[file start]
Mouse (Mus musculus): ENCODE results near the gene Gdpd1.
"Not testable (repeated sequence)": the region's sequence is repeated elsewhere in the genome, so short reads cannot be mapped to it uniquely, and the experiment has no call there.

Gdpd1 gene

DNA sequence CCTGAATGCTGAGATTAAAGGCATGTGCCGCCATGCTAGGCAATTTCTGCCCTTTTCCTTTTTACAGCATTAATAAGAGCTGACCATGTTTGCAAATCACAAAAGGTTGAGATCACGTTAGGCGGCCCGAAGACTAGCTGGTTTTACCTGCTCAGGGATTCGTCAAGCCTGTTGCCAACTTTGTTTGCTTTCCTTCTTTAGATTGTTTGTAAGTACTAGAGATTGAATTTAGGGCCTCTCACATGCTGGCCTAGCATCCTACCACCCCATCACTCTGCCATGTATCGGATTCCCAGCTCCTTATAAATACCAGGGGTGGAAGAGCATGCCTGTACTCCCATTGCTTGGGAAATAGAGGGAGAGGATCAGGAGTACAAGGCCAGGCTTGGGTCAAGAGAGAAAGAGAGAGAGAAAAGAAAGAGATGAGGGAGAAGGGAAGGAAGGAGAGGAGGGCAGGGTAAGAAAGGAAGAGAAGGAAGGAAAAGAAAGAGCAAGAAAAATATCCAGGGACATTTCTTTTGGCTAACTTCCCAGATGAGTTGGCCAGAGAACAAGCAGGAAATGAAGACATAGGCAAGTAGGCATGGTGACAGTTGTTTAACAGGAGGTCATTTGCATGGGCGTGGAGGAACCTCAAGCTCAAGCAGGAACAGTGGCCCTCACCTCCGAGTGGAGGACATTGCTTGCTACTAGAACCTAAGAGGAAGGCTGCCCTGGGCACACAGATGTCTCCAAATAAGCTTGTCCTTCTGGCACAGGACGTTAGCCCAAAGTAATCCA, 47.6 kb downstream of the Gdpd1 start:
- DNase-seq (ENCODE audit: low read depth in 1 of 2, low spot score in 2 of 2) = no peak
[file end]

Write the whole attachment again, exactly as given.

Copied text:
Mouse (Mus musculus): ENCODE results near the gene Gdpd1.
"Not testable (repeated sequence)": the region's sequence is repeated elsewhere in the genome, so short reads cannot be mapped to it uniquely, and the experiment has no call there.

Gdpd1 gene

DNA sequence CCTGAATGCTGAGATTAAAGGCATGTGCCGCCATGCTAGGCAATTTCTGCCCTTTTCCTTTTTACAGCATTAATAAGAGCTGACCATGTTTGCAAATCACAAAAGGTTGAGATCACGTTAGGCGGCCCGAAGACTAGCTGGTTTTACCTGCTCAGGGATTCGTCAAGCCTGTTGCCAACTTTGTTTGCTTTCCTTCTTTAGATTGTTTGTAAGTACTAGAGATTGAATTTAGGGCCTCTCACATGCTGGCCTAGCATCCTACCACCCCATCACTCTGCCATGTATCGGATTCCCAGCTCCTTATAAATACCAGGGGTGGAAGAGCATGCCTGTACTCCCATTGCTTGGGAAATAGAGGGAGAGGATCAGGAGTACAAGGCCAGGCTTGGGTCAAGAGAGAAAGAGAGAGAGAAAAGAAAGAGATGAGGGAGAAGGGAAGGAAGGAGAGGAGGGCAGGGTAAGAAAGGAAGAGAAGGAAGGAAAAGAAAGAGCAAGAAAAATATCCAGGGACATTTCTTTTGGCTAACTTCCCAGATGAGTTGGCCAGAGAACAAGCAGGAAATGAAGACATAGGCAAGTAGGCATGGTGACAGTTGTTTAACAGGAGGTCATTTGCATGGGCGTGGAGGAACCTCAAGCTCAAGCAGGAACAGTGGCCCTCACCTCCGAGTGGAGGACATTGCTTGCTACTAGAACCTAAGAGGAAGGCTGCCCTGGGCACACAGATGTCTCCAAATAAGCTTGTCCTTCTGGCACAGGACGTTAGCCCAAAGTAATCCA, 47.6 kb downstream of the Gdpd1 start:
- DNase-seq (ENCODE audit: low read depth in 1 of 2, low spot score in 2 of 2) = no peak